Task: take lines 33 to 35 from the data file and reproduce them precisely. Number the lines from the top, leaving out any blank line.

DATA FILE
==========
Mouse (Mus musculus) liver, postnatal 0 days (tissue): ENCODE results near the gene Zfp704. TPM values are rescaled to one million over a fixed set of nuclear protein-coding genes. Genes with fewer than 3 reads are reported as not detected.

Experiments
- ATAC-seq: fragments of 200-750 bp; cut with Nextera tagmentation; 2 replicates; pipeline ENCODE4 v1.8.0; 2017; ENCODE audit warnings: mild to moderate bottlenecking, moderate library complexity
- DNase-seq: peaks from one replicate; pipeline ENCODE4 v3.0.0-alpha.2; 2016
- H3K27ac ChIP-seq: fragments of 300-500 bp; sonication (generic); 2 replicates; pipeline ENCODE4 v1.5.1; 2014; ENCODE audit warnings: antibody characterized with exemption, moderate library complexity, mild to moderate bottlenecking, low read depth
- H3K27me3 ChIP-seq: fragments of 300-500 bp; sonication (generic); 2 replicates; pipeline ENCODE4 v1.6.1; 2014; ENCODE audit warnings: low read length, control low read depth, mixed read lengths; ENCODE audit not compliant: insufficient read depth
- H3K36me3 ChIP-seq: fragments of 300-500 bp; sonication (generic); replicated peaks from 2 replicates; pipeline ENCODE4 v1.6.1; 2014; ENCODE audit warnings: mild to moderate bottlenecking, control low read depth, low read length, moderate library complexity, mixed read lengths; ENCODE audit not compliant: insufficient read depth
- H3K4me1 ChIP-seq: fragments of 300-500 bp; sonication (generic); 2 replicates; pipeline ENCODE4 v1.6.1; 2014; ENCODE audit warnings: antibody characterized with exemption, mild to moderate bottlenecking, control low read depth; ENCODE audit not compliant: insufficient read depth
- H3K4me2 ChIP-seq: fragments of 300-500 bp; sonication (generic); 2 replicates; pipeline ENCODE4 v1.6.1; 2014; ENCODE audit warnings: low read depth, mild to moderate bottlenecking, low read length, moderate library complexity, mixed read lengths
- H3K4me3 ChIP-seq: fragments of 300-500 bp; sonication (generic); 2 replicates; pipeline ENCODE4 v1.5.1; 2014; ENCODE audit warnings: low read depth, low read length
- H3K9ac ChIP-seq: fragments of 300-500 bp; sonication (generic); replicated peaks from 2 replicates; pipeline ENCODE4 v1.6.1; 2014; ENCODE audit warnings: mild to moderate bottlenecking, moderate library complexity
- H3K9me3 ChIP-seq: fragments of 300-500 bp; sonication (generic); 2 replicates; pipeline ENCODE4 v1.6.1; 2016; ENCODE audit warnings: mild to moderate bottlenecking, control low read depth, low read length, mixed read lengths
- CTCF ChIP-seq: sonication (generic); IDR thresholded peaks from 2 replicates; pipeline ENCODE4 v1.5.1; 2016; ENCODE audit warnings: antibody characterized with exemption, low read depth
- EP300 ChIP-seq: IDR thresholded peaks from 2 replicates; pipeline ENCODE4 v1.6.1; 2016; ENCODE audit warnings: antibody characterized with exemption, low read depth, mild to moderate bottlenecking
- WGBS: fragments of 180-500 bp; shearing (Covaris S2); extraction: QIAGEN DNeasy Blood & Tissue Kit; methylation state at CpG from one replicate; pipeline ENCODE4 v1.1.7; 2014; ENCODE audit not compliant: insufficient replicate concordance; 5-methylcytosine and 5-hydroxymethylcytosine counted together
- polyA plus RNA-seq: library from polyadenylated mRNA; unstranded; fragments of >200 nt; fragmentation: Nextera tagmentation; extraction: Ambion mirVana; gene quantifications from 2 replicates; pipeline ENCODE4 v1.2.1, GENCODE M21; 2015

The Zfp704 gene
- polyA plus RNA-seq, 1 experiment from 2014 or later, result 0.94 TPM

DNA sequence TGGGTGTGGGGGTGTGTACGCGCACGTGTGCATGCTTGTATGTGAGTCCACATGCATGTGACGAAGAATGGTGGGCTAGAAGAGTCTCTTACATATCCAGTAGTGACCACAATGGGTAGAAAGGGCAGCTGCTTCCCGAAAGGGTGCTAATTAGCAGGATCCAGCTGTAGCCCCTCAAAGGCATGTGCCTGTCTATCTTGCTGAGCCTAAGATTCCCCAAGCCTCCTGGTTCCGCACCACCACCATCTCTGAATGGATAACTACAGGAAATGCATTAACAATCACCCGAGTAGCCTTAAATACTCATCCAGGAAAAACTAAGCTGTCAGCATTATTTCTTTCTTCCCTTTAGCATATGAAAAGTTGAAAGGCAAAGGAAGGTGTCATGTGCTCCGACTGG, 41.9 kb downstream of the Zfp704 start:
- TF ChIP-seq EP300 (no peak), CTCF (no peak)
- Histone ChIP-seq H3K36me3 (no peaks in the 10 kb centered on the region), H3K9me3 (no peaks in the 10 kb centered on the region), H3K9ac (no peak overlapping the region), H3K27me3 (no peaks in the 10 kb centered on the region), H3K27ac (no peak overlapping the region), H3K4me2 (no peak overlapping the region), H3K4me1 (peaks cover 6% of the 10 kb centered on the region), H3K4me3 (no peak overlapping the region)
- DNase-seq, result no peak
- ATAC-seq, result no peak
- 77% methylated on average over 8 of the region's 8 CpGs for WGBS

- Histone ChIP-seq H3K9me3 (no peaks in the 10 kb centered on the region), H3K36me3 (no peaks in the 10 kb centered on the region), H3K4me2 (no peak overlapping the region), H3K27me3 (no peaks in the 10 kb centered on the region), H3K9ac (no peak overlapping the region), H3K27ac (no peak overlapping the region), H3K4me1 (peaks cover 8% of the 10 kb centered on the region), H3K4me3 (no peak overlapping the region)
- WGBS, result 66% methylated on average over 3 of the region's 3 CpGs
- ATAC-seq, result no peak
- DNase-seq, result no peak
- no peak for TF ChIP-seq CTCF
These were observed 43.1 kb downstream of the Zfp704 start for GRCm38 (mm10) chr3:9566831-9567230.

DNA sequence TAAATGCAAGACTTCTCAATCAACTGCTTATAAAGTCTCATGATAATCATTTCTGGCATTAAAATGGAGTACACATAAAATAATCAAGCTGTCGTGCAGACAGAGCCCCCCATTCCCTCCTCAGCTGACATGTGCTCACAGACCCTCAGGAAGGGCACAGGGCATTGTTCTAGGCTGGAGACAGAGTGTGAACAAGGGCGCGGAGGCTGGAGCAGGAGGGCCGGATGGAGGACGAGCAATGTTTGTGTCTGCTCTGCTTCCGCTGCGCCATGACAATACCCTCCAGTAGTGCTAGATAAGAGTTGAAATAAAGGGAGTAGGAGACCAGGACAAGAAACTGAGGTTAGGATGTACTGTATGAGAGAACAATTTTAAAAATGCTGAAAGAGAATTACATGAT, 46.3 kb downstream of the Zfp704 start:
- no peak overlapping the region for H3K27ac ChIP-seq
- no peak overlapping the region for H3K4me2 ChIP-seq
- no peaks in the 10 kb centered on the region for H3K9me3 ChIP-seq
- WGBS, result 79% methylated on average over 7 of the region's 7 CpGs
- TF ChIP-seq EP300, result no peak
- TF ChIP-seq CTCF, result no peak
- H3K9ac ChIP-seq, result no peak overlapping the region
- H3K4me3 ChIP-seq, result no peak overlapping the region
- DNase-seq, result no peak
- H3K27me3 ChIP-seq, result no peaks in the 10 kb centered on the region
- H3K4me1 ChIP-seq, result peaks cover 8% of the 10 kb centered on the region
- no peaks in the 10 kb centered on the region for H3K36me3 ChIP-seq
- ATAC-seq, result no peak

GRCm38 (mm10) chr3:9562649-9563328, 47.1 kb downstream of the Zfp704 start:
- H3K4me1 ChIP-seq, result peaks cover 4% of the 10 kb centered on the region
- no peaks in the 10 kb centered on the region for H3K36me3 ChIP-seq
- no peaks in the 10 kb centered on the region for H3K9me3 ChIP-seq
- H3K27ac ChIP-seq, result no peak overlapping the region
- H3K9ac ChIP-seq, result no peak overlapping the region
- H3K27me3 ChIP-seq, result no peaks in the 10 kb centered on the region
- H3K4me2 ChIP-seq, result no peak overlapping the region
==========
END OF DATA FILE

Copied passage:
- no peak overlapping the region for H3K4me2 ChIP-seq
- no peaks in the 10 kb centered on the region for H3K9me3 ChIP-seq
- WGBS, result 79% methylated on average over 7 of the region's 7 CpGs